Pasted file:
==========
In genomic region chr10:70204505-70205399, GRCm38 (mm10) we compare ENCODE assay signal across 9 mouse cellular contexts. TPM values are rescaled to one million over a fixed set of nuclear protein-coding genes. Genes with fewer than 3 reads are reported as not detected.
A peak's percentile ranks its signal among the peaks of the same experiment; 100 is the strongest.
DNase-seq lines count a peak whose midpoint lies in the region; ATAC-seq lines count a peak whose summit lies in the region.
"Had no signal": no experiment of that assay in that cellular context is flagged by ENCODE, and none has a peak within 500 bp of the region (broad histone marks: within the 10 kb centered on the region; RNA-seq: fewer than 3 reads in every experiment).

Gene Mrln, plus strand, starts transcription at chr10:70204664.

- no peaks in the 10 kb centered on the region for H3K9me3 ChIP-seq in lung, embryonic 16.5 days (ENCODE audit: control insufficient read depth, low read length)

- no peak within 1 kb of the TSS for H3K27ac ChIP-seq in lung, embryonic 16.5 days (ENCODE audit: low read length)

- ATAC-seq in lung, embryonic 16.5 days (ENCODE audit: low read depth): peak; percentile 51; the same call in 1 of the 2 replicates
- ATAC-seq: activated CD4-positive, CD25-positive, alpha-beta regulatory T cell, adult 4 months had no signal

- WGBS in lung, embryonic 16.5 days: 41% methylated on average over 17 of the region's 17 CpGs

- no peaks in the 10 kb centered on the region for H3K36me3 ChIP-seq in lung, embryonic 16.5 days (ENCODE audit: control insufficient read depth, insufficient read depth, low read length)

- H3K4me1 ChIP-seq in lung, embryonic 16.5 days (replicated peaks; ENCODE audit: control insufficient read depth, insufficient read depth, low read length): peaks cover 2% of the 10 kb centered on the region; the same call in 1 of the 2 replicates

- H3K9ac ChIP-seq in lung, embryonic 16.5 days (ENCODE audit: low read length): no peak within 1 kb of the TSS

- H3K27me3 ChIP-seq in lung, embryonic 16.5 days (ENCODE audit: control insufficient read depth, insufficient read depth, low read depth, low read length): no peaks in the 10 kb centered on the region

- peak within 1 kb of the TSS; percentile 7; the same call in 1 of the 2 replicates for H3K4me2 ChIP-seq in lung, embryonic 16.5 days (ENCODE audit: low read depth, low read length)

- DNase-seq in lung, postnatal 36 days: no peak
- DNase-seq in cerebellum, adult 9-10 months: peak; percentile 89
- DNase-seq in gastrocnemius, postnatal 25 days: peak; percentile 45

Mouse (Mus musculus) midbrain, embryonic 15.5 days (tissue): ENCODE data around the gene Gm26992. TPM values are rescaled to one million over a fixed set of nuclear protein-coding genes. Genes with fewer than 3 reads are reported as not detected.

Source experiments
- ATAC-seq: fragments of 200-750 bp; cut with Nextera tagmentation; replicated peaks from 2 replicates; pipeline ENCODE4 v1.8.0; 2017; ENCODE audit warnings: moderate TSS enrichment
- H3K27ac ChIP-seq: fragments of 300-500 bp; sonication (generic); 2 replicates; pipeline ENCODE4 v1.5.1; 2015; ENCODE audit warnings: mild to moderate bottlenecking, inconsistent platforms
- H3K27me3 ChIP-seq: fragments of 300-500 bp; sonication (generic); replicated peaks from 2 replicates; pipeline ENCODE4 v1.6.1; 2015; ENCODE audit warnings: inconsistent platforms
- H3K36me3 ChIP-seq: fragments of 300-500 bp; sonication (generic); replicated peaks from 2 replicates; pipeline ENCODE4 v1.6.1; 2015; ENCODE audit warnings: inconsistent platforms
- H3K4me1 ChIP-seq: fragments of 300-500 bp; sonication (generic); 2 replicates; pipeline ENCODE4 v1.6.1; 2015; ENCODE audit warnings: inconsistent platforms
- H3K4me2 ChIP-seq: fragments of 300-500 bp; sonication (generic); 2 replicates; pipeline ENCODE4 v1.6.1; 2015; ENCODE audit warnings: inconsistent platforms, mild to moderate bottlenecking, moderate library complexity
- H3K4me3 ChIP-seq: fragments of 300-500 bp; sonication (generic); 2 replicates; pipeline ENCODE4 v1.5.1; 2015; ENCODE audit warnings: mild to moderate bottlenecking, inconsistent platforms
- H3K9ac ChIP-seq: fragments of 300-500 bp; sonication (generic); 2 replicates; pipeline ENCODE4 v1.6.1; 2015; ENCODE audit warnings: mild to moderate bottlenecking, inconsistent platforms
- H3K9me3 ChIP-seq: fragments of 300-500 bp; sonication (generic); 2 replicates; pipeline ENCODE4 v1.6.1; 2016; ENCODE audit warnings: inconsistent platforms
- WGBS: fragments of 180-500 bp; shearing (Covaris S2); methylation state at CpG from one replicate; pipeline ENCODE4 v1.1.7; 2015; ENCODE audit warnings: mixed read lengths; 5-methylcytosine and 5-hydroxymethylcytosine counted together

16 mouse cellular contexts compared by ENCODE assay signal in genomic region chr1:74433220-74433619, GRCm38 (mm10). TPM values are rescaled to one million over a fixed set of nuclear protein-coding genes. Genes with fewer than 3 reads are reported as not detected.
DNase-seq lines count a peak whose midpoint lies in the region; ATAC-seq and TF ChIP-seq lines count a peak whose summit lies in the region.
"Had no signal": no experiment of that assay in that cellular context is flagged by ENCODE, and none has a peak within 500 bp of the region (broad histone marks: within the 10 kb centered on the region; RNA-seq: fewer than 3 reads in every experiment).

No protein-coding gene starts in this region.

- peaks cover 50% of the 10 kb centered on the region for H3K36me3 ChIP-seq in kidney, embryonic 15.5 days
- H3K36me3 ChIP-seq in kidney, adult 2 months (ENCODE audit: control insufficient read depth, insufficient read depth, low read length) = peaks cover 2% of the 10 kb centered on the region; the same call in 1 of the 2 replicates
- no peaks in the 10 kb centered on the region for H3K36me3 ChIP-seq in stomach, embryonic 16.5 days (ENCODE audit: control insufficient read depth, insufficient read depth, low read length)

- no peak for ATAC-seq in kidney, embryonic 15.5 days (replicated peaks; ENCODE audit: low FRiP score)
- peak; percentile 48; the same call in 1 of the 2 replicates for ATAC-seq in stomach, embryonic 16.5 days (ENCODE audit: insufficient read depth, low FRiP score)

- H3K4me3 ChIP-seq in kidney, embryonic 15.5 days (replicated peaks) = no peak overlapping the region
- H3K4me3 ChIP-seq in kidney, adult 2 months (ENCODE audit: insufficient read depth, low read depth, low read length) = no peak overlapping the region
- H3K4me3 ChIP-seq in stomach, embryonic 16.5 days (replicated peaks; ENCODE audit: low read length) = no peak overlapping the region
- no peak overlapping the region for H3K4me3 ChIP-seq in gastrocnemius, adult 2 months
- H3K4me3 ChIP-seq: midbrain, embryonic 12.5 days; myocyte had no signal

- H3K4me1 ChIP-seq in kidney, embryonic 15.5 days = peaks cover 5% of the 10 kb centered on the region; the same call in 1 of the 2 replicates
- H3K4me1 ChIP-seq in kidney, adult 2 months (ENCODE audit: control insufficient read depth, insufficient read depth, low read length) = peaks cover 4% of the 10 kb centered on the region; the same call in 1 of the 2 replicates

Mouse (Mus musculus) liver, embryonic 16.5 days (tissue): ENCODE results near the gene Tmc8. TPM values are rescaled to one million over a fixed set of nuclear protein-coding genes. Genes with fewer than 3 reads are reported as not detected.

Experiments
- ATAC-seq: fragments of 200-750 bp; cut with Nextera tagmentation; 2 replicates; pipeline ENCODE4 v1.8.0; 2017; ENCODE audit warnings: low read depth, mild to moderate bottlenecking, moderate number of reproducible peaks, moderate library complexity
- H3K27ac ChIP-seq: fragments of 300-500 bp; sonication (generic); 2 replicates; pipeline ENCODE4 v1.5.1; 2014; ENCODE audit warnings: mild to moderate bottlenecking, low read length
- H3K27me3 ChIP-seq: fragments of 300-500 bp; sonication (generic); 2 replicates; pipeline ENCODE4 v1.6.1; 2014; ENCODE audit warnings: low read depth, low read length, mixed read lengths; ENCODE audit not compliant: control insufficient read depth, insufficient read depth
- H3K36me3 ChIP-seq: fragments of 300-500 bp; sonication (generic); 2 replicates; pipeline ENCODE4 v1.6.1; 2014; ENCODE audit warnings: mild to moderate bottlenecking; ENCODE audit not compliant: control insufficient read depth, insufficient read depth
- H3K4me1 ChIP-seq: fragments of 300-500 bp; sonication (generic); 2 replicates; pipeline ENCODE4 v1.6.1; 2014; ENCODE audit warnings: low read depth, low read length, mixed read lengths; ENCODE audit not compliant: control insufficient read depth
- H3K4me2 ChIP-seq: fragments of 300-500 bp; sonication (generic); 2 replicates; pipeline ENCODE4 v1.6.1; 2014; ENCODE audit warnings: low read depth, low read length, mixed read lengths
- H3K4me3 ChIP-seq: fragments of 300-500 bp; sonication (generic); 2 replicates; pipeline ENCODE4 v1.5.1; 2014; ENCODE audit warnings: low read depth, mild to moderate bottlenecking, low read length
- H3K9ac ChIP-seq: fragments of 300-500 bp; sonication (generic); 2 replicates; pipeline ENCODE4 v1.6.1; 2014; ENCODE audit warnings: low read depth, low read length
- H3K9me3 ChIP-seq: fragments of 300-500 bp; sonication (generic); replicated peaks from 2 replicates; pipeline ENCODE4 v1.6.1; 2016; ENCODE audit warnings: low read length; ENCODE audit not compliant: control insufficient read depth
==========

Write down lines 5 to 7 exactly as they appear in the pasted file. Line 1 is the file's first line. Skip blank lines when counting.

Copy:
Gene Mrln, plus strand, starts transcription at chr10:70204664.

- no peaks in the 10 kb centered on the region for H3K9me3 ChIP-seq in lung, embryonic 16.5 days (ENCODE audit: control insufficient read depth, low read length)

- no peak within 1 kb of the TSS for H3K27ac ChIP-seq in lung, embryonic 16.5 days (ENCODE audit: low read length)